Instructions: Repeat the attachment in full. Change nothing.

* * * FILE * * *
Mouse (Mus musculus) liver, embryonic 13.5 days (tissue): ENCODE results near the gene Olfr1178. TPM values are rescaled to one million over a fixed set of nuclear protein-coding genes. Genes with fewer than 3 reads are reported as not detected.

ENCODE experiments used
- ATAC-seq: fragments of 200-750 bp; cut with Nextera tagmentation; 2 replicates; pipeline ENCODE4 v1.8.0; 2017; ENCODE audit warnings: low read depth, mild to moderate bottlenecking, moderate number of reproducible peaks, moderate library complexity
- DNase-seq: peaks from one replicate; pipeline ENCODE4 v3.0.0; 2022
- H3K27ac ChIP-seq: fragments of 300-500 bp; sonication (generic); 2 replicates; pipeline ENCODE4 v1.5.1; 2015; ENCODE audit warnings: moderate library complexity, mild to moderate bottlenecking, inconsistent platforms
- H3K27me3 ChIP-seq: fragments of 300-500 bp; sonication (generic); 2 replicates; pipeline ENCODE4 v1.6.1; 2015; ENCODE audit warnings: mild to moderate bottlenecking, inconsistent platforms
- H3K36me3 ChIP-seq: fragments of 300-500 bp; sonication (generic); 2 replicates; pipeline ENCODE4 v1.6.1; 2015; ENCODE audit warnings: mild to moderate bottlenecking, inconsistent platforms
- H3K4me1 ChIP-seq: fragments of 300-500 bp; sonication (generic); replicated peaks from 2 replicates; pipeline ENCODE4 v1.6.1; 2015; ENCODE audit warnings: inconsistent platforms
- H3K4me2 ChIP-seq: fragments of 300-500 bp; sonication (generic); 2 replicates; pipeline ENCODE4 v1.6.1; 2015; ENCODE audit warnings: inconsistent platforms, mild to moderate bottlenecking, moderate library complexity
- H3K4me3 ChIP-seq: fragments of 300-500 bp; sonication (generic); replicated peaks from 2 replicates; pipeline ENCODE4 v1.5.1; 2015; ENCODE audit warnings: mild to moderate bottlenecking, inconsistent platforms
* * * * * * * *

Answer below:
Mouse (Mus musculus) liver, embryonic 13.5 days (tissue): ENCODE results near the gene Olfr1178. TPM values are rescaled to one million over a fixed set of nuclear protein-coding genes. Genes with fewer than 3 reads are reported as not detected.

ENCODE experiments used
- ATAC-seq: fragments of 200-750 bp; cut with Nextera tagmentation; 2 replicates; pipeline ENCODE4 v1.8.0; 2017; ENCODE audit warnings: low read depth, mild to moderate bottlenecking, moderate number of reproducible peaks, moderate library complexity
- DNase-seq: peaks from one replicate; pipeline ENCODE4 v3.0.0; 2022
- H3K27ac ChIP-seq: fragments of 300-500 bp; sonication (generic); 2 replicates; pipeline ENCODE4 v1.5.1; 2015; ENCODE audit warnings: moderate library complexity, mild to moderate bottlenecking, inconsistent platforms
- H3K27me3 ChIP-seq: fragments of 300-500 bp; sonication (generic); 2 replicates; pipeline ENCODE4 v1.6.1; 2015; ENCODE audit warnings: mild to moderate bottlenecking, inconsistent platforms
- H3K36me3 ChIP-seq: fragments of 300-500 bp; sonication (generic); 2 replicates; pipeline ENCODE4 v1.6.1; 2015; ENCODE audit warnings: mild to moderate bottlenecking, inconsistent platforms
- H3K4me1 ChIP-seq: fragments of 300-500 bp; sonication (generic); replicated peaks from 2 replicates; pipeline ENCODE4 v1.6.1; 2015; ENCODE audit warnings: inconsistent platforms
- H3K4me2 ChIP-seq: fragments of 300-500 bp; sonication (generic); 2 replicates; pipeline ENCODE4 v1.6.1; 2015; ENCODE audit warnings: inconsistent platforms, mild to moderate bottlenecking, moderate library complexity
- H3K4me3 ChIP-seq: fragments of 300-500 bp; sonication (generic); replicated peaks from 2 replicates; pipeline ENCODE4 v1.5.1; 2015; ENCODE audit warnings: mild to moderate bottlenecking, inconsistent platforms